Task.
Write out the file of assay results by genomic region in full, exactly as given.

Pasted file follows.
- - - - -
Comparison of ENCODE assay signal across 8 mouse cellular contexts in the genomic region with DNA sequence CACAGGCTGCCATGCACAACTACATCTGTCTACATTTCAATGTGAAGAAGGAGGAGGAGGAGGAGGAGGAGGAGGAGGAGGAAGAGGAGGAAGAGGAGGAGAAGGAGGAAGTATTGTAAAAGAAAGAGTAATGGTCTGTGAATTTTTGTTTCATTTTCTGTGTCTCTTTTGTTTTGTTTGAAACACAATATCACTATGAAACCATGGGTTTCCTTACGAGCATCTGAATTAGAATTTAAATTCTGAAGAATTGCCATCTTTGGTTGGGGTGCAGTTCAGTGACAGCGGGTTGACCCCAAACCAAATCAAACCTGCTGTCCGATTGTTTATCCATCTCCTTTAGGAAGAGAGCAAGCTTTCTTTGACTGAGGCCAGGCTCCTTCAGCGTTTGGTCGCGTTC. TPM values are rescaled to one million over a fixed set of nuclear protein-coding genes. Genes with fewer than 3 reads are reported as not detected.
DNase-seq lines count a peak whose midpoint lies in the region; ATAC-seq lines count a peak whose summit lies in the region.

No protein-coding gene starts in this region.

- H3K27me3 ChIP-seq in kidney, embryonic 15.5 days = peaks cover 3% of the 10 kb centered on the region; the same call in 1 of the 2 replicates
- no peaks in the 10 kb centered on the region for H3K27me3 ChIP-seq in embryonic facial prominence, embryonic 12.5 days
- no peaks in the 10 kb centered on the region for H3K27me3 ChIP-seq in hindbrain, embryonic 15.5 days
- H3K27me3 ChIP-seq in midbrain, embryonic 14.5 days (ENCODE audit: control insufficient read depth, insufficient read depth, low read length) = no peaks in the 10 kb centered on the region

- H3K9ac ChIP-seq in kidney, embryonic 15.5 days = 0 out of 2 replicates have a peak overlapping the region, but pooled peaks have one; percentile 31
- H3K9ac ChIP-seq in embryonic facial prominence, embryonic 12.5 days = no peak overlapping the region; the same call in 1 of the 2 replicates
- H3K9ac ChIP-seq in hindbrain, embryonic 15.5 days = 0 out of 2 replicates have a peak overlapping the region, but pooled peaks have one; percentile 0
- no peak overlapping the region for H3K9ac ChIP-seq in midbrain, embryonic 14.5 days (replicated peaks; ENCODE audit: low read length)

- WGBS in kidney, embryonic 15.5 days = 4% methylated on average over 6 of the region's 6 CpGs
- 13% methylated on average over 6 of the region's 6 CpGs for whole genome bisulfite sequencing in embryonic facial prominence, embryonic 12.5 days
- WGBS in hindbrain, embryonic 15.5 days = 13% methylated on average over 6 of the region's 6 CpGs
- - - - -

Comparison of ENCODE assay signal across 8 mouse cellular contexts in the genomic region with DNA sequence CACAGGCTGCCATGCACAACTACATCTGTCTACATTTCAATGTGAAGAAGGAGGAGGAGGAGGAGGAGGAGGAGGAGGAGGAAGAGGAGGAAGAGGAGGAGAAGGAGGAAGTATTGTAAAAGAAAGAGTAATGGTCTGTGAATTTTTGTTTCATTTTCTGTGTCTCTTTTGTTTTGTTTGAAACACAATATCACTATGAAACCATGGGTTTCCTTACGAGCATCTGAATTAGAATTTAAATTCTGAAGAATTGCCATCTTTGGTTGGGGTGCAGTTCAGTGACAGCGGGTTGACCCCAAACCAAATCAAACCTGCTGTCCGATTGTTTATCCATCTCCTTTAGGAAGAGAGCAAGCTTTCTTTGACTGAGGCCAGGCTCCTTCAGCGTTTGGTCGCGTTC. TPM values are rescaled to one million over a fixed set of nuclear protein-coding genes. Genes with fewer than 3 reads are reported as not detected.
DNase-seq lines count a peak whose midpoint lies in the region; ATAC-seq lines count a peak whose summit lies in the region.

No protein-coding gene starts in this region.

- H3K27me3 ChIP-seq in kidney, embryonic 15.5 days = peaks cover 3% of the 10 kb centered on the region; the same call in 1 of the 2 replicates
- no peaks in the 10 kb centered on the region for H3K27me3 ChIP-seq in embryonic facial prominence, embryonic 12.5 days
- no peaks in the 10 kb centered on the region for H3K27me3 ChIP-seq in hindbrain, embryonic 15.5 days
- H3K27me3 ChIP-seq in midbrain, embryonic 14.5 days (ENCODE audit: control insufficient read depth, insufficient read depth, low read length) = no peaks in the 10 kb centered on the region

- H3K9ac ChIP-seq in kidney, embryonic 15.5 days = 0 out of 2 replicates have a peak overlapping the region, but pooled peaks have one; percentile 31
- H3K9ac ChIP-seq in embryonic facial prominence, embryonic 12.5 days = no peak overlapping the region; the same call in 1 of the 2 replicates
- H3K9ac ChIP-seq in hindbrain, embryonic 15.5 days = 0 out of 2 replicates have a peak overlapping the region, but pooled peaks have one; percentile 0
- no peak overlapping the region for H3K9ac ChIP-seq in midbrain, embryonic 14.5 days (replicated peaks; ENCODE audit: low read length)

- WGBS in kidney, embryonic 15.5 days = 4% methylated on average over 6 of the region's 6 CpGs
- 13% methylated on average over 6 of the region's 6 CpGs for whole genome bisulfite sequencing in embryonic facial prominence, embryonic 12.5 days
- WGBS in hindbrain, embryonic 15.5 days = 13% methylated on average over 6 of the region's 6 CpGs